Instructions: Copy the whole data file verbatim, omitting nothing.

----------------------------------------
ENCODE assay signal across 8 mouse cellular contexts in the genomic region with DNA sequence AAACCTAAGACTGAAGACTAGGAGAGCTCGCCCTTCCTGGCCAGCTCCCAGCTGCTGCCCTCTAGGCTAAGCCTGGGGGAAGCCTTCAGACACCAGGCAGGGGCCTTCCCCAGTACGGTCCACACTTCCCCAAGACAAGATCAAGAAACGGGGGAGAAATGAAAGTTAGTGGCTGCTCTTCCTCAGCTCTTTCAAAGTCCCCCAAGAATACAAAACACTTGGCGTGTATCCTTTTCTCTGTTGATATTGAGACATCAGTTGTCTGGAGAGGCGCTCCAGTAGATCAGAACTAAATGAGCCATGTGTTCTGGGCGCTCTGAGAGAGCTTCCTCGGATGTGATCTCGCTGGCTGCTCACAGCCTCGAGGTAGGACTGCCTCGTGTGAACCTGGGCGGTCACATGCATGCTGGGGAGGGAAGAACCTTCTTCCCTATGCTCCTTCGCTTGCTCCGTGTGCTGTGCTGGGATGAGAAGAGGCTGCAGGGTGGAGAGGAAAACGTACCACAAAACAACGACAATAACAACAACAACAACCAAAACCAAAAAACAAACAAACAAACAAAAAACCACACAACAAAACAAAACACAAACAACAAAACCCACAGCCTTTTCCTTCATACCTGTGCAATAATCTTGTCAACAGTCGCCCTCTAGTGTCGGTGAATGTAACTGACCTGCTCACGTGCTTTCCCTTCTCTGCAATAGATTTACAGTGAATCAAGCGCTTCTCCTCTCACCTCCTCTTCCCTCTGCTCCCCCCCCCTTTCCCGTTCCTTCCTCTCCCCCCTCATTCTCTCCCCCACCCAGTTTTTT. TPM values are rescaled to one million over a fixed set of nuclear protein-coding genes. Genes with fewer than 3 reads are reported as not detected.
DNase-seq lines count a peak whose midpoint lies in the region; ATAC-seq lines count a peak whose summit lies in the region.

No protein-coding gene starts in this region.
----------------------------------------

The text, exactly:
ENCODE assay signal across 8 mouse cellular contexts in the genomic region with DNA sequence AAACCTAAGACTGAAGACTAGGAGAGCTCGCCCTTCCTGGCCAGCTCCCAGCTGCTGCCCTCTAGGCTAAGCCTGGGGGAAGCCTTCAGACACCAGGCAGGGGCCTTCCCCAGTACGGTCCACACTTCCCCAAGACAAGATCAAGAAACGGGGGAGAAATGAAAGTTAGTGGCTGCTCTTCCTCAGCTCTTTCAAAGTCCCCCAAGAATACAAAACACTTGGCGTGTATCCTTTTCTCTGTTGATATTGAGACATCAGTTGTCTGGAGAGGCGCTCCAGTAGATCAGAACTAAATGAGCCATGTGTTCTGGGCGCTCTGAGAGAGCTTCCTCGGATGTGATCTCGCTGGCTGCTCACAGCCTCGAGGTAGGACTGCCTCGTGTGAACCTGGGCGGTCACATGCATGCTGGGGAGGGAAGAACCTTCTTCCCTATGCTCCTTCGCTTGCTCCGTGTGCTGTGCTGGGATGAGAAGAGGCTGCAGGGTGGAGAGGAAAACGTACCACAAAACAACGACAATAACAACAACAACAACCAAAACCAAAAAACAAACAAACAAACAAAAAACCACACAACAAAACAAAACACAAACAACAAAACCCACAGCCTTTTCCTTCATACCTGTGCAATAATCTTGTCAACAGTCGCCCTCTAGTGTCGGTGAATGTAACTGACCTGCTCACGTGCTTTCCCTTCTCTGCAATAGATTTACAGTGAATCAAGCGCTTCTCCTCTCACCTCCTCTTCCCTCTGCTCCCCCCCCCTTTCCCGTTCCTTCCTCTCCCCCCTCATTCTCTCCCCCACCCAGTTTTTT. TPM values are rescaled to one million over a fixed set of nuclear protein-coding genes. Genes with fewer than 3 reads are reported as not detected.
DNase-seq lines count a peak whose midpoint lies in the region; ATAC-seq lines count a peak whose summit lies in the region.

No protein-coding gene starts in this region.